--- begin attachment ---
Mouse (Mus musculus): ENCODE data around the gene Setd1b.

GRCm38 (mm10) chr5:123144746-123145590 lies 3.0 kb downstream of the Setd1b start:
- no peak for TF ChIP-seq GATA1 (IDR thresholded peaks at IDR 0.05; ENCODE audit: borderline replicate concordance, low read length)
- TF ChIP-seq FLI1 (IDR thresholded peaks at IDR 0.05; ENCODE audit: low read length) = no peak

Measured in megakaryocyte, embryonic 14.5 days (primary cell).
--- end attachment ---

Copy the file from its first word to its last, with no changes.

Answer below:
Mouse (Mus musculus): ENCODE data around the gene Setd1b.

GRCm38 (mm10) chr5:123144746-123145590 lies 3.0 kb downstream of the Setd1b start:
- no peak for TF ChIP-seq GATA1 (IDR thresholded peaks at IDR 0.05; ENCODE audit: borderline replicate concordance, low read length)
- TF ChIP-seq FLI1 (IDR thresholded peaks at IDR 0.05; ENCODE audit: low read length) = no peak

Measured in megakaryocyte, embryonic 14.5 days (primary cell).